I was telling a friend about Brian Lee Crowley’s new book, Fearful Symmetry, and about how some of its provocative ideas were bound to freak out people in Atlantic Canada.
“First, he says EI was a big mistake designed to accommodate the baby boomers,” I began, as my friend nodded approvingly. “Then he says we became believers in bloated big government as a way of appeasing Quebec separatists.” More nods.
Okay, I thought to myself. Maybe Crowley’s not as hot-button as I thought. Crowley helped found the Atlantic Institute for Market Studies, the Halifax-based right-wing think-tank. He’s a regular media commentator (including for the CBC, which he seems to advocate dismantling) so his general outlook is well-known in this region. Still, even politicians who have cozied up to him, such as former premier Bernard Lord, would probably distance themselves from some of the ideas in Fearful Symmetry.
This is Crowley’s magnum opus, his grand theory of Everything That Has Gone Wrong In Canada, and its breadth and sweep are impossible to sum up here. The thrust, though, is that Canada abandoned its small-government ethos in the 1960s, and that has badly damaged the country’s economy and labour force. (I’m not sure we were really market purists before that, but I stand to be corrected. Didn’t Sir John A. have something to do with building the CPR?)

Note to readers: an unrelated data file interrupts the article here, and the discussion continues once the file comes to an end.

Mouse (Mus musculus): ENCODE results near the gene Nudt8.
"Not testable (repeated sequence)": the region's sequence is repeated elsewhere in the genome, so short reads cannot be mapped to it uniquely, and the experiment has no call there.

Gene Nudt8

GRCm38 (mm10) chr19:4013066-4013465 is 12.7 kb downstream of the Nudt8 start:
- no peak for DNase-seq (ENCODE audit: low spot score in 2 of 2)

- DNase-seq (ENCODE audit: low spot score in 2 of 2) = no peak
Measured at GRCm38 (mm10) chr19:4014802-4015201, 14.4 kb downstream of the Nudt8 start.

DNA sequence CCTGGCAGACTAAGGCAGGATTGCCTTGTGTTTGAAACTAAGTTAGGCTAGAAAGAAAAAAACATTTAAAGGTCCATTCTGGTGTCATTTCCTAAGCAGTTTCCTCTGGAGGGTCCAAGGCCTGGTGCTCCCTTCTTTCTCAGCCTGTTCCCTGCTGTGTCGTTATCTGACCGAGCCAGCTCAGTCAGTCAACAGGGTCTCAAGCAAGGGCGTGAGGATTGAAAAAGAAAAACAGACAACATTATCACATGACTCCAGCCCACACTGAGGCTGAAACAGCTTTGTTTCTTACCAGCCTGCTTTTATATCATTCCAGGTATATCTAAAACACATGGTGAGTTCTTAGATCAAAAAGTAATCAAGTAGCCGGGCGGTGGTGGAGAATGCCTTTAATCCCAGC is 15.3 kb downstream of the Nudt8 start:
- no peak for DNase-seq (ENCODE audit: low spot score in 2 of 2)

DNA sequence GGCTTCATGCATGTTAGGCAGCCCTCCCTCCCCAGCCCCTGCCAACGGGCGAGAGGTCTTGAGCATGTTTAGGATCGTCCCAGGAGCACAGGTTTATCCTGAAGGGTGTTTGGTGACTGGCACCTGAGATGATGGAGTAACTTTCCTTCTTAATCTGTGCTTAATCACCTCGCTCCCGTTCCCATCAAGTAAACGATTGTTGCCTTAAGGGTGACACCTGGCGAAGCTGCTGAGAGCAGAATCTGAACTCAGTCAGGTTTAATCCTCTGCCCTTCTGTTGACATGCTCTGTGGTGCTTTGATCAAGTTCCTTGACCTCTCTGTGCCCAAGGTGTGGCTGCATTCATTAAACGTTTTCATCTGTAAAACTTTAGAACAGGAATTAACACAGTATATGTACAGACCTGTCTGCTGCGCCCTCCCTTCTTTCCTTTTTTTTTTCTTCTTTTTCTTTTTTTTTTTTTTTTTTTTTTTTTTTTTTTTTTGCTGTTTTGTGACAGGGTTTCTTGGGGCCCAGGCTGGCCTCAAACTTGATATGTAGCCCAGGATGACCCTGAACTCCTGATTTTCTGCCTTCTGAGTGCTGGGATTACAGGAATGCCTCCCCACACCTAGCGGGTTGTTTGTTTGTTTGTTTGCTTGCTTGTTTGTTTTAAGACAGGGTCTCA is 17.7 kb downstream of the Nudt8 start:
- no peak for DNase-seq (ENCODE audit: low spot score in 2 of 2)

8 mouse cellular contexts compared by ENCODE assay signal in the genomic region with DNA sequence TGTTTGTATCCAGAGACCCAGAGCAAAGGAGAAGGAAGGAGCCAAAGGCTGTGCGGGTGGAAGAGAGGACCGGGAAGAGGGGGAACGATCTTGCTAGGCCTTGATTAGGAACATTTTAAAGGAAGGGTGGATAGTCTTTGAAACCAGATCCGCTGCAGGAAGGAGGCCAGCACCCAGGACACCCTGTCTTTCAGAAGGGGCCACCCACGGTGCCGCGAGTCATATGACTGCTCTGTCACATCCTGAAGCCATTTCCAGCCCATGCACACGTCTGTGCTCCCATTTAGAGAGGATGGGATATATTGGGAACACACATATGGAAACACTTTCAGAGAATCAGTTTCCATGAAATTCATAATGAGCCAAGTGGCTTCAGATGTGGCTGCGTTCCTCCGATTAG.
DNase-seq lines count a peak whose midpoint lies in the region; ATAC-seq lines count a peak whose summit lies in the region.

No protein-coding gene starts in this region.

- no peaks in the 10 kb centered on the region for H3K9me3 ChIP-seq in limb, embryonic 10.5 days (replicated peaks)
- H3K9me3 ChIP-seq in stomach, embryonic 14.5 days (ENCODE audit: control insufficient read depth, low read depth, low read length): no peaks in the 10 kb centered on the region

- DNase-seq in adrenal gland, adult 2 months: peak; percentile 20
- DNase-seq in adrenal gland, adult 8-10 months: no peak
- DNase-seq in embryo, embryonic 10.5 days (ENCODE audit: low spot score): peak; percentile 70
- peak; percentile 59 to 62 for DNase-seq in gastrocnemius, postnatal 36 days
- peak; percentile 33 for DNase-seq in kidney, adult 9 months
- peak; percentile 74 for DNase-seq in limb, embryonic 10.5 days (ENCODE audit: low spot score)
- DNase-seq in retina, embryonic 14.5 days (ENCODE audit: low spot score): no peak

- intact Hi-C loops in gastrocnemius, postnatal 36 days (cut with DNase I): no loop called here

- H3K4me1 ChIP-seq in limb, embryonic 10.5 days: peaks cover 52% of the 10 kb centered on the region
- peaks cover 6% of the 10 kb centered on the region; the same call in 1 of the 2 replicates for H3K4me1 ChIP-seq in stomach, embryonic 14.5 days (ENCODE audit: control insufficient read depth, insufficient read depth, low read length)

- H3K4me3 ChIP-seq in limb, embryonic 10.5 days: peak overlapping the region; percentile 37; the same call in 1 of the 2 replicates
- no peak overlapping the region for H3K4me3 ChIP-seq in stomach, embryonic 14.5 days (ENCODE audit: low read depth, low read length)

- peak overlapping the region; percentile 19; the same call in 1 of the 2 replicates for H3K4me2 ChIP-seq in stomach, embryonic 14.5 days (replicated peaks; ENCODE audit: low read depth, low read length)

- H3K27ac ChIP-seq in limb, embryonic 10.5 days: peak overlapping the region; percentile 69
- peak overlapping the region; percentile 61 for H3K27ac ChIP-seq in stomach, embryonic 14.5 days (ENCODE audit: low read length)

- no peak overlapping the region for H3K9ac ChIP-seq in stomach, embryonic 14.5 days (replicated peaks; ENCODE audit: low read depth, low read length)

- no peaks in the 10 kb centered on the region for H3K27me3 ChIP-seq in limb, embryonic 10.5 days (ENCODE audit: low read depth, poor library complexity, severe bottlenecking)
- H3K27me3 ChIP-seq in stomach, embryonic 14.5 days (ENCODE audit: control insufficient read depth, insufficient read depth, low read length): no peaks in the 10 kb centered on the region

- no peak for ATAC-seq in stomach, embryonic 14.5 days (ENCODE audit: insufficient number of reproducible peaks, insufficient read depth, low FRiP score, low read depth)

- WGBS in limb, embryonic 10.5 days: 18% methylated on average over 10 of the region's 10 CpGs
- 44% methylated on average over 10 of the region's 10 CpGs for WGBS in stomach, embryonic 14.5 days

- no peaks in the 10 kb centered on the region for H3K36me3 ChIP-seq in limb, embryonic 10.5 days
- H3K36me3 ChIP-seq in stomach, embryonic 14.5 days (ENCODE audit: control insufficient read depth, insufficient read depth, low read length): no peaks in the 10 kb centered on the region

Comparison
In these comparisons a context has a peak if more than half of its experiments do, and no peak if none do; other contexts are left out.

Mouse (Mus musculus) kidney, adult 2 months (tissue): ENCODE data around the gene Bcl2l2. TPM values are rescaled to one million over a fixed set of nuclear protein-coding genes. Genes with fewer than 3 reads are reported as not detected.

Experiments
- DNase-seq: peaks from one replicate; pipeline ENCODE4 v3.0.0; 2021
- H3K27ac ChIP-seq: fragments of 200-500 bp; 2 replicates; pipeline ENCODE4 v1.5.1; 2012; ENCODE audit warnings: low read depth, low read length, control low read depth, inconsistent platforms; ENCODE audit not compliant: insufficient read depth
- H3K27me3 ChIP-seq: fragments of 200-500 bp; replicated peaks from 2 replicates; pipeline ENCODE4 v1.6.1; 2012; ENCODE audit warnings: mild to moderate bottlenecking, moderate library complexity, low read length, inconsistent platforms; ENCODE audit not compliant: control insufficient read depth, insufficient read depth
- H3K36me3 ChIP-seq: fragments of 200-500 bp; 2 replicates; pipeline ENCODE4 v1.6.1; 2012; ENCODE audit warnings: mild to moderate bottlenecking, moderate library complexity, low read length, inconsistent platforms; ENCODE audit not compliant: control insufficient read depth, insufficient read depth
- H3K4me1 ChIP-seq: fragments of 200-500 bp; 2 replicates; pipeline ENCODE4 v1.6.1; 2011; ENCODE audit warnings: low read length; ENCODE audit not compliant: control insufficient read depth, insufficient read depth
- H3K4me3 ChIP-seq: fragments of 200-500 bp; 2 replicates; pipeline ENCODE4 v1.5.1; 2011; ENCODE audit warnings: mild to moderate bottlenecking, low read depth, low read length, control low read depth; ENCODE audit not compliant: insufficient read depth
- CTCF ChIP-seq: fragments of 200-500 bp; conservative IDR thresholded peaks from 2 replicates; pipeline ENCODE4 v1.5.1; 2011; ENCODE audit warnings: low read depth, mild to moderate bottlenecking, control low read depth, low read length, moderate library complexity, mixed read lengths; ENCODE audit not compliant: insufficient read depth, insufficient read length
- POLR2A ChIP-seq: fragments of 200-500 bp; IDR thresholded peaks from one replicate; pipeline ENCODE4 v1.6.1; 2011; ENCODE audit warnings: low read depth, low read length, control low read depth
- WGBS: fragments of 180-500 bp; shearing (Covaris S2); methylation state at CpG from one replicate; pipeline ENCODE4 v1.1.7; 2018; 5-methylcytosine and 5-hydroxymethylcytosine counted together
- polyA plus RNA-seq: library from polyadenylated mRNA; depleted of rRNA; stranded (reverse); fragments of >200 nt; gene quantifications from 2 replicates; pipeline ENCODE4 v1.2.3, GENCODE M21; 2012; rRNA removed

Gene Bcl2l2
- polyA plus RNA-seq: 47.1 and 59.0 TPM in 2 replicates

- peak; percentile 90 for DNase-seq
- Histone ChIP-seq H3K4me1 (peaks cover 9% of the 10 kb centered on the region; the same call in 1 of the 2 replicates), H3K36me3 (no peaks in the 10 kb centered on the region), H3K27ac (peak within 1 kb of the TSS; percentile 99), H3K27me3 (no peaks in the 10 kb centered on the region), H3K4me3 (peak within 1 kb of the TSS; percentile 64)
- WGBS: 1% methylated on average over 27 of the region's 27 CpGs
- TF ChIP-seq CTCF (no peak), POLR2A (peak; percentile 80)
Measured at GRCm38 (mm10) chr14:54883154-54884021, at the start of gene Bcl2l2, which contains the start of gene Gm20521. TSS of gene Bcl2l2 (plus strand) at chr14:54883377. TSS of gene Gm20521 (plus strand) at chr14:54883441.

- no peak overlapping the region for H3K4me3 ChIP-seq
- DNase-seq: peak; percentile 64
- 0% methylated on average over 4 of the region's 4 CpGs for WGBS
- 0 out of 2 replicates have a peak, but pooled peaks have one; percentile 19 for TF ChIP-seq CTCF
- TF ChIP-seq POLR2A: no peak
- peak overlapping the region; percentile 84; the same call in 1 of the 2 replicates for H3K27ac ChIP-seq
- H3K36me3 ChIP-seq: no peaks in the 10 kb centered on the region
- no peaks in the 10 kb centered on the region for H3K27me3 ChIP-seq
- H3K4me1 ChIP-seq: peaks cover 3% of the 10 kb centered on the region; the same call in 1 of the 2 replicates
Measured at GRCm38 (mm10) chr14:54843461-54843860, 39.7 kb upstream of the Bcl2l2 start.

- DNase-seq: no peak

One notion that will resonate in New Brunswick, for better or worse, is that Employment Insurance has become a barrier to the free market working the way it should: by forcing the unemployed to move to parts of the country where jobs are plentiful. This, of course, is a concept so politically incorrect that it makes news when politicians espouse anything remotely similar. (One might ask as well who exactly will catch the fish or harvest the trees in Crowley’s ideal world. EI isn’t just a subsidy to people; it also helps seasonal industries retain their workforce.)
Crowley also moves into social policy, though he, of course, would argue that it’s all about the economy. Liberal divorce laws and other changes that have benefitted women by allowing them to work outside the home in greater numbers may not have been the best idea, he writes. “Men might, on the whole, actually function best with a balance skewed toward work, while women might, on the whole, prefer a balance skewed to rearing their children.” Spin Reduxit will go out on a limb and make this prediction: No. Politician. Will. Ever. Endorse. This.
There’s more, lots more. It’s impossible to encapsulate all the book’s arguments here. The bottom line is this: New Brunswick suffers from a shortage of new ideas. You may despise Crowley’s, but fresh thinking should always be welcome in the political discourse. Read the book.